On a hot Maryland summer day, two toddlers play in the wading area of a community pool. Their glee is uncontainable as they dump water-filled plastic pails over each other’s heads. A few weeks earlier, these little ones would not come close to the water.

By Lulu Garcia-Navrro, Sophia Alvarez Boyd, and Josh Axelrod

“When they both came, they were terrified of the pool,” says their foster mother Christi. “Terrified. And now we kind of have to stay in this pool because she will jump head first into the big pool.”

Christi is not a typical foster mother. She takes in migrant children from Central America who have been separated from their families at the border. Due to federal rules, NPR is unable to identify the names of the children in Christi’s care and is only using her first name.

In the last two and a half years, Christi has fostered dozens of migrant children, while she and her husband balance their jobs and raise their own children. Her family recently moved to a larger house to provide more space for the foster kids.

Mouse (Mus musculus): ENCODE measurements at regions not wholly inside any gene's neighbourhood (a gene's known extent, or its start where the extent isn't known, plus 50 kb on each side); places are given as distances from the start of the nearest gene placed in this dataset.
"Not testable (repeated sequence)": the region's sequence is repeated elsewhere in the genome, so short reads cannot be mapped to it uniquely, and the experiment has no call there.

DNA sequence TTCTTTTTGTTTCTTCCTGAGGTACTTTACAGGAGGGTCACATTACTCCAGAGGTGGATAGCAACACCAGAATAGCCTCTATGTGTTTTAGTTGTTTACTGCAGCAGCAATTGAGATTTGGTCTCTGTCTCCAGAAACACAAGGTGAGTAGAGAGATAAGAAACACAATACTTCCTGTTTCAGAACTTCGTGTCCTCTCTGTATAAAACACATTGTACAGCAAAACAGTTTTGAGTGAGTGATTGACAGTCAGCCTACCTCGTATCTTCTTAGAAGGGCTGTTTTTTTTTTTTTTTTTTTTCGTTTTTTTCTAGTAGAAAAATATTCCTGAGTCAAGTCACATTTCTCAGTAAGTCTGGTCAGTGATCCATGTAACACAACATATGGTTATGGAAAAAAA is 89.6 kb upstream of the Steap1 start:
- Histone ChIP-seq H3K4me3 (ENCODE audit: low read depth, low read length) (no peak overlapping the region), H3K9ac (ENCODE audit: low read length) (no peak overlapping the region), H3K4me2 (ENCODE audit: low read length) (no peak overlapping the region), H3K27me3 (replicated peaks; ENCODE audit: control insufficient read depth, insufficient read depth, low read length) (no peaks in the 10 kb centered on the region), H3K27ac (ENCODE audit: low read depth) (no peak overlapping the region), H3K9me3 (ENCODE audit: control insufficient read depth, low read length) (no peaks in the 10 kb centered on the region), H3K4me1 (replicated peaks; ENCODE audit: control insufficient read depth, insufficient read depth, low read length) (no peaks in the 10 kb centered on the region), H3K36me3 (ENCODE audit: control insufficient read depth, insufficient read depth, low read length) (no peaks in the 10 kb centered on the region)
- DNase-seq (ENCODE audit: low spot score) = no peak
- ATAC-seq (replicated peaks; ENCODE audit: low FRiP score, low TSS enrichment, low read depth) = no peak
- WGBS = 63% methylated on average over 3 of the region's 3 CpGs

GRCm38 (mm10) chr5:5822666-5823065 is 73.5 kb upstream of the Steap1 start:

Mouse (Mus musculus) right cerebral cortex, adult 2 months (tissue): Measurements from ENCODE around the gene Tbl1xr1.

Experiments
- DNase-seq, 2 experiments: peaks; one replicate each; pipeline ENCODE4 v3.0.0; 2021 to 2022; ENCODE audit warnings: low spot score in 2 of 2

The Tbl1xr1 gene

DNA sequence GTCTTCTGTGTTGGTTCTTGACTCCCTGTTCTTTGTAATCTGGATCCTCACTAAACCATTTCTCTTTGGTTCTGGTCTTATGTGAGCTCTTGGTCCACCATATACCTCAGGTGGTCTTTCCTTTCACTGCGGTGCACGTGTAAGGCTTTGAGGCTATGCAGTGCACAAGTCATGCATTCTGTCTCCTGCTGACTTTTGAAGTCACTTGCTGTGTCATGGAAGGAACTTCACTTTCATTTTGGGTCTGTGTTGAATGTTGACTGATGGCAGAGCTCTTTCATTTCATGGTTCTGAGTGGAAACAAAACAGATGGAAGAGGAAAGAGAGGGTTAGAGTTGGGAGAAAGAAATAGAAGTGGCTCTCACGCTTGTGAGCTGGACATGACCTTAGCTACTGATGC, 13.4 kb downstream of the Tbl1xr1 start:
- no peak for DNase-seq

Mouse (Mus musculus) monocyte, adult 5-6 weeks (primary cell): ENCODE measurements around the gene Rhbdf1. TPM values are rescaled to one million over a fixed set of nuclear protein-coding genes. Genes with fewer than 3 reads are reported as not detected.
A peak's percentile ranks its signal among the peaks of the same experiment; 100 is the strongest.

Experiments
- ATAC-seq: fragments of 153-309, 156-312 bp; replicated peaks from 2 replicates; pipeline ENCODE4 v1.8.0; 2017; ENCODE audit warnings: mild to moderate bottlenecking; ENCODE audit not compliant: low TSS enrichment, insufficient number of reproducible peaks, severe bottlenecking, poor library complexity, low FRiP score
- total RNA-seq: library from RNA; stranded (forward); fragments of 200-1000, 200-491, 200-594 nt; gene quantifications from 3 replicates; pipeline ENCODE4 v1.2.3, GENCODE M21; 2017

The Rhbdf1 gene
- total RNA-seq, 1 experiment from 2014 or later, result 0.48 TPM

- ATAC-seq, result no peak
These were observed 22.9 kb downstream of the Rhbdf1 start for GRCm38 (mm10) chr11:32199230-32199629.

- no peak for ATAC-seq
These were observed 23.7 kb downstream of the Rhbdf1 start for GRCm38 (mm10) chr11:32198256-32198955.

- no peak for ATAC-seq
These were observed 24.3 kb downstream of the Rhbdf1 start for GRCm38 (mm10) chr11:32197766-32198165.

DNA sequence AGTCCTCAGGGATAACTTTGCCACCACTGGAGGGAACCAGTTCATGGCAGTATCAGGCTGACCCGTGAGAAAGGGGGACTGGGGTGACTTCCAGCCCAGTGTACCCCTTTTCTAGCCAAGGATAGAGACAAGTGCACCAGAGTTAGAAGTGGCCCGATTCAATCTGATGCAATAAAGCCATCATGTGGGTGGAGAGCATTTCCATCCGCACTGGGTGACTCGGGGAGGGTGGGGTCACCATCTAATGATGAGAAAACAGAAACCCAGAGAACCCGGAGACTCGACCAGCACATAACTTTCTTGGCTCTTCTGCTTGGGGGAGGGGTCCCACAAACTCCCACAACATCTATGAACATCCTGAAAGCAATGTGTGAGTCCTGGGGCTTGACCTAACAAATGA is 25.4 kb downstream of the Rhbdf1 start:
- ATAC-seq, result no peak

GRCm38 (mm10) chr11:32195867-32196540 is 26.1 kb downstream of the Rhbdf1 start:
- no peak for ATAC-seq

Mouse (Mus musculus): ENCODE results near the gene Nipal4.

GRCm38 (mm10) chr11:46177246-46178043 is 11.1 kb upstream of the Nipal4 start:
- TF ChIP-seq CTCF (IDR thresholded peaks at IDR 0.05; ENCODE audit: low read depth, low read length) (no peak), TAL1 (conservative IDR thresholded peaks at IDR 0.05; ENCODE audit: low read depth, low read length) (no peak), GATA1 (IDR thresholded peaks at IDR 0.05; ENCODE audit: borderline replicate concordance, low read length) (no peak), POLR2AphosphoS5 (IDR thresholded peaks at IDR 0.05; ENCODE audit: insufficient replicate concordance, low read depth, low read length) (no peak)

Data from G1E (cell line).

She is paired with kids through Bethany Christian Services, one of many nonprofits that contracts with the government to place unaccompanied minors.

“Our conviction for [taking in migrant children] has only gotten stronger as time goes on.” Christi says. “Any kid that’s in my house is, at least while they’re here, safe. I know that they’re safe, I know that they’re loved, I know that they’re cared for.”

Other organizations, like the Lutheran Immigration and Refugee Service and Catholic Charities serve as intermediaries that offer an alternative to large border facilities. Around 550 children have been placed in transitional foster care this year.

The children who qualify for this type of care are typically more in need, like toddlers, sick children or teenage moms.

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